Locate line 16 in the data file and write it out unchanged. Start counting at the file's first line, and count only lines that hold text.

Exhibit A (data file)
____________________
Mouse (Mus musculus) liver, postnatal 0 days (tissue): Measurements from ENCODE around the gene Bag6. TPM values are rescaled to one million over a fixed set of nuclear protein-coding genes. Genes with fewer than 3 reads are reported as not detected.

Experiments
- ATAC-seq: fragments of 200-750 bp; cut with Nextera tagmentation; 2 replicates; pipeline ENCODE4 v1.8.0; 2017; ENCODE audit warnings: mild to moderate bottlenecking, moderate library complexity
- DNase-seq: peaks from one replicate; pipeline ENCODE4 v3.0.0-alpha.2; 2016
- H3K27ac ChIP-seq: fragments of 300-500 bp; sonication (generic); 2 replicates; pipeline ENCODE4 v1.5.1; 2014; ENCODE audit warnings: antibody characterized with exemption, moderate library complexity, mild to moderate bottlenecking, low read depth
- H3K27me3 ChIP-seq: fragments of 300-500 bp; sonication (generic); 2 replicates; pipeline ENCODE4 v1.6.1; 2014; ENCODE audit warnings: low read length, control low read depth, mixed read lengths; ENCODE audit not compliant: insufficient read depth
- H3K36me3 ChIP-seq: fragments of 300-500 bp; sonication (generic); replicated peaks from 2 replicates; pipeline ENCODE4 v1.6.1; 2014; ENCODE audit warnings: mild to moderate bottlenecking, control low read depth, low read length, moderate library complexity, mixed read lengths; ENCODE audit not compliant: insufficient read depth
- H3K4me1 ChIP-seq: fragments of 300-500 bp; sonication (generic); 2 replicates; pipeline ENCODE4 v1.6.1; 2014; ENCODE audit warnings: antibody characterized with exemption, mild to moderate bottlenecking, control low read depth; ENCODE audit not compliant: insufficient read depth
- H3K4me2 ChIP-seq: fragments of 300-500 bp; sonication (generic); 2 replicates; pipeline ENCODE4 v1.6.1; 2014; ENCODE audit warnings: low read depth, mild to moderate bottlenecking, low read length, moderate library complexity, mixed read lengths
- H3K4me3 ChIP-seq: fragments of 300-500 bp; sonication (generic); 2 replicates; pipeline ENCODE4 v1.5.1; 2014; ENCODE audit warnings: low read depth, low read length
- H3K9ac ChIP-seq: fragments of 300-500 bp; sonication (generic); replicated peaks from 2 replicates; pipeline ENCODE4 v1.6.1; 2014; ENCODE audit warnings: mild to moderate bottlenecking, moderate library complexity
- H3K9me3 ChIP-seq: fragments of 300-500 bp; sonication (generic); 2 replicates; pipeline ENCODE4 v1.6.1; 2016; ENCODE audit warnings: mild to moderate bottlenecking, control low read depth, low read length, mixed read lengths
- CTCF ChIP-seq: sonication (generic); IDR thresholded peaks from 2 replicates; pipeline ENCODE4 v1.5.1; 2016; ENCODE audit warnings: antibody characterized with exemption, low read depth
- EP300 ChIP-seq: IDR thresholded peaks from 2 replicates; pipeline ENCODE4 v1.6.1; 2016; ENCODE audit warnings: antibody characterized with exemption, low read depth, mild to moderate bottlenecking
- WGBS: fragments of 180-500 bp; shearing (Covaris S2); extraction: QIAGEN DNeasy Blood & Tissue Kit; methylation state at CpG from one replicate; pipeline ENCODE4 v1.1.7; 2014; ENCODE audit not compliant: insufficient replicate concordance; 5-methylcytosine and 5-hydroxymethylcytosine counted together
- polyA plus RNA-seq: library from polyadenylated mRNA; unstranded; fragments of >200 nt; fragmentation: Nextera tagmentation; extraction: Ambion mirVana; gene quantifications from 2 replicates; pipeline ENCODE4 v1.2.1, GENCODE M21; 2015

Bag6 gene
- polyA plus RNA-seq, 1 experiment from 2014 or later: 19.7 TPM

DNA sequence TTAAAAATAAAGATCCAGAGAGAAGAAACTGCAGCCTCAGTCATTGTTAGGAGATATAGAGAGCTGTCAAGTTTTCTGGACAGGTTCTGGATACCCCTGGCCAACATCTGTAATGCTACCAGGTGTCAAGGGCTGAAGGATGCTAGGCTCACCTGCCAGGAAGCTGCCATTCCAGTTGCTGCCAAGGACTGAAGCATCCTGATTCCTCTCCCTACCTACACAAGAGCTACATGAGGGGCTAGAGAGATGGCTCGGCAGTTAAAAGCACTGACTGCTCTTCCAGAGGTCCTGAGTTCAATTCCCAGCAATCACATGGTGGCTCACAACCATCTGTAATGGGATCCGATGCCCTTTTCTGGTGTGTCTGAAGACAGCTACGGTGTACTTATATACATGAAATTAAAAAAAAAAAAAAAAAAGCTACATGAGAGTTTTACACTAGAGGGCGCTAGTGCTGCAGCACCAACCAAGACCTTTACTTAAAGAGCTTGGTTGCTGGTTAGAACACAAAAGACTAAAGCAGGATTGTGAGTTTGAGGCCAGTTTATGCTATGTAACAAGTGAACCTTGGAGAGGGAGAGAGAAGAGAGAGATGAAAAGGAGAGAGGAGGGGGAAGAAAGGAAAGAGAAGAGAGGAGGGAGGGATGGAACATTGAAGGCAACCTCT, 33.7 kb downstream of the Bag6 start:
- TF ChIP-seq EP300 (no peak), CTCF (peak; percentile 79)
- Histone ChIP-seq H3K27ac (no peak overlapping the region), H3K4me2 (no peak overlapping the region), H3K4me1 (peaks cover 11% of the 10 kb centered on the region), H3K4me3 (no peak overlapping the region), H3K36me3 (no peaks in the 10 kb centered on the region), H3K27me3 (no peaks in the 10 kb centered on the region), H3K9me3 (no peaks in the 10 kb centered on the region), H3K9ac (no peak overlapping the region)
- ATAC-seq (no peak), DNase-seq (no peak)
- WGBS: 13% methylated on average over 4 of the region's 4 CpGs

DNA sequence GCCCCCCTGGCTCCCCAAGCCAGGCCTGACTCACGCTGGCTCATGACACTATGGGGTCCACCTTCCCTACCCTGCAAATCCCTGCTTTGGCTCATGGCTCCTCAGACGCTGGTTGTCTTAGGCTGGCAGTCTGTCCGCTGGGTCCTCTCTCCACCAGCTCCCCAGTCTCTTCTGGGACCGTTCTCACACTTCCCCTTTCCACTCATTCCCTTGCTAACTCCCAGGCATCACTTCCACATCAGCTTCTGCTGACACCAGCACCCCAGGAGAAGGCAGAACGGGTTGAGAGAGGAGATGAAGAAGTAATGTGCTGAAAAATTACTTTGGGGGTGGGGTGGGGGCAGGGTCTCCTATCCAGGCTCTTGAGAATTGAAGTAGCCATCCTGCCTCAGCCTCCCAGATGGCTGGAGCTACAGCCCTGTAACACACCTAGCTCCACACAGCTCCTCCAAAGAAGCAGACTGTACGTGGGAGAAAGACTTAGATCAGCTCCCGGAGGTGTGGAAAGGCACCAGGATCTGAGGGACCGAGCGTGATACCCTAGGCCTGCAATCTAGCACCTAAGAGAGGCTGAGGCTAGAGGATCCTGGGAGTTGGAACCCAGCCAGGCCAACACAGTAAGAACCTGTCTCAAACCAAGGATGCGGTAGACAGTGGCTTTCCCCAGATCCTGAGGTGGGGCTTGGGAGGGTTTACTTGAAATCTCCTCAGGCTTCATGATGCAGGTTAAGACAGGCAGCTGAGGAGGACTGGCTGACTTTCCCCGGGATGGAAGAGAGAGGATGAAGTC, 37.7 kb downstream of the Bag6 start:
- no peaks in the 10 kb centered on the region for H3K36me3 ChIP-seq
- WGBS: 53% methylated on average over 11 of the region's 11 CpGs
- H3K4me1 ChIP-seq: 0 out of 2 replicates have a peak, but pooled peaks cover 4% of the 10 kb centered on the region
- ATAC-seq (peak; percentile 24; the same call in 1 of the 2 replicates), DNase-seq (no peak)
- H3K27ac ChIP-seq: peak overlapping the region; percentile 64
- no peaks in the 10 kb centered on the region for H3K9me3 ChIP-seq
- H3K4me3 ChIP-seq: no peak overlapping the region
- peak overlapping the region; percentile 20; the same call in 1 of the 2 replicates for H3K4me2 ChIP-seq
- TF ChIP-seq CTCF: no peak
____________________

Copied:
- polyA plus RNA-seq: library from polyadenylated mRNA; unstranded; fragments of >200 nt; fragmentation: Nextera tagmentation; extraction: Ambion mirVana; gene quantifications from 2 replicates; pipeline ENCODE4 v1.2.1, GENCODE M21; 2015